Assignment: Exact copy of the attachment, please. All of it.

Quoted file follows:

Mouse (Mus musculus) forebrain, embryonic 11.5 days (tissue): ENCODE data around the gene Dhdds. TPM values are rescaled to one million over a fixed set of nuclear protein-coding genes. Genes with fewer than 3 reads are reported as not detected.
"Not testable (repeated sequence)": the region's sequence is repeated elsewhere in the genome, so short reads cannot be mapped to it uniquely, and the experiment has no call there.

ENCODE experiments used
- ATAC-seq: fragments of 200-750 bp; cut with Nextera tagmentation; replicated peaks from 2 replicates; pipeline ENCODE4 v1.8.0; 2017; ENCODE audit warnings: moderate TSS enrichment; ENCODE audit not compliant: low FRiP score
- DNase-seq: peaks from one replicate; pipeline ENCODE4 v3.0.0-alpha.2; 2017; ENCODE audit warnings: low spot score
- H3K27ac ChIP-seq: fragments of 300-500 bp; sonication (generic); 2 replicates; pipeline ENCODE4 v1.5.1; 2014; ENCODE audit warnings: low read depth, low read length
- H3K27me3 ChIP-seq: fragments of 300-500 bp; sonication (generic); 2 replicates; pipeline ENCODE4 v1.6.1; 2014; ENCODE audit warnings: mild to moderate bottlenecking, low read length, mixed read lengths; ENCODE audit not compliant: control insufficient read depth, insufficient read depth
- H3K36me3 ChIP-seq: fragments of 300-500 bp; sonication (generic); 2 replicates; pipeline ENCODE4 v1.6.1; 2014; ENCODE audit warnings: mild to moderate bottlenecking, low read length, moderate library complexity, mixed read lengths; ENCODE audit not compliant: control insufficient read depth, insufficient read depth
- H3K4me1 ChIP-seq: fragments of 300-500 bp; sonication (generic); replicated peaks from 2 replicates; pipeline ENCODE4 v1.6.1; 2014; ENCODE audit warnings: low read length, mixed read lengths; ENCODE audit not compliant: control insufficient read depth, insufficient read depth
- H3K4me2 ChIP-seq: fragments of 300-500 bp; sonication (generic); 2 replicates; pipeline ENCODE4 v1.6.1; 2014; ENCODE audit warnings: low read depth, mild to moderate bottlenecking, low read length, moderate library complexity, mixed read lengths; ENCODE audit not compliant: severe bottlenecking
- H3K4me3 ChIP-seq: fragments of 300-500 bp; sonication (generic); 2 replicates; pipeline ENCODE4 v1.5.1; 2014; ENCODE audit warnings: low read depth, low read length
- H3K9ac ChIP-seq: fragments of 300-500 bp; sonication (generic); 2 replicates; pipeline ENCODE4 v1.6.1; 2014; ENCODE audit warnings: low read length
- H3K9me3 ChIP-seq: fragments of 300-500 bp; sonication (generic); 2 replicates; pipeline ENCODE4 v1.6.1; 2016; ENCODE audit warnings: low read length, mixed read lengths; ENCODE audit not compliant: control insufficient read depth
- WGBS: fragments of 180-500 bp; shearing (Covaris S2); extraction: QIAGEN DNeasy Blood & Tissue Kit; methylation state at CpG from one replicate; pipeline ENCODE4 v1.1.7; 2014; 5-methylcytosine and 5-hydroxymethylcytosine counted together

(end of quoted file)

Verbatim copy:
Mouse (Mus musculus) forebrain, embryonic 11.5 days (tissue): ENCODE data around the gene Dhdds. TPM values are rescaled to one million over a fixed set of nuclear protein-coding genes. Genes with fewer than 3 reads are reported as not detected.
"Not testable (repeated sequence)": the region's sequence is repeated elsewhere in the genome, so short reads cannot be mapped to it uniquely, and the experiment has no call there.

ENCODE experiments used
- ATAC-seq: fragments of 200-750 bp; cut with Nextera tagmentation; replicated peaks from 2 replicates; pipeline ENCODE4 v1.8.0; 2017; ENCODE audit warnings: moderate TSS enrichment; ENCODE audit not compliant: low FRiP score
- DNase-seq: peaks from one replicate; pipeline ENCODE4 v3.0.0-alpha.2; 2017; ENCODE audit warnings: low spot score
- H3K27ac ChIP-seq: fragments of 300-500 bp; sonication (generic); 2 replicates; pipeline ENCODE4 v1.5.1; 2014; ENCODE audit warnings: low read depth, low read length
- H3K27me3 ChIP-seq: fragments of 300-500 bp; sonication (generic); 2 replicates; pipeline ENCODE4 v1.6.1; 2014; ENCODE audit warnings: mild to moderate bottlenecking, low read length, mixed read lengths; ENCODE audit not compliant: control insufficient read depth, insufficient read depth
- H3K36me3 ChIP-seq: fragments of 300-500 bp; sonication (generic); 2 replicates; pipeline ENCODE4 v1.6.1; 2014; ENCODE audit warnings: mild to moderate bottlenecking, low read length, moderate library complexity, mixed read lengths; ENCODE audit not compliant: control insufficient read depth, insufficient read depth
- H3K4me1 ChIP-seq: fragments of 300-500 bp; sonication (generic); replicated peaks from 2 replicates; pipeline ENCODE4 v1.6.1; 2014; ENCODE audit warnings: low read length, mixed read lengths; ENCODE audit not compliant: control insufficient read depth, insufficient read depth
- H3K4me2 ChIP-seq: fragments of 300-500 bp; sonication (generic); 2 replicates; pipeline ENCODE4 v1.6.1; 2014; ENCODE audit warnings: low read depth, mild to moderate bottlenecking, low read length, moderate library complexity, mixed read lengths; ENCODE audit not compliant: severe bottlenecking
- H3K4me3 ChIP-seq: fragments of 300-500 bp; sonication (generic); 2 replicates; pipeline ENCODE4 v1.5.1; 2014; ENCODE audit warnings: low read depth, low read length
- H3K9ac ChIP-seq: fragments of 300-500 bp; sonication (generic); 2 replicates; pipeline ENCODE4 v1.6.1; 2014; ENCODE audit warnings: low read length
- H3K9me3 ChIP-seq: fragments of 300-500 bp; sonication (generic); 2 replicates; pipeline ENCODE4 v1.6.1; 2016; ENCODE audit warnings: low read length, mixed read lengths; ENCODE audit not compliant: control insufficient read depth
- WGBS: fragments of 180-500 bp; shearing (Covaris S2); extraction: QIAGEN DNeasy Blood & Tissue Kit; methylation state at CpG from one replicate; pipeline ENCODE4 v1.1.7; 2014; 5-methylcytosine and 5-hydroxymethylcytosine counted together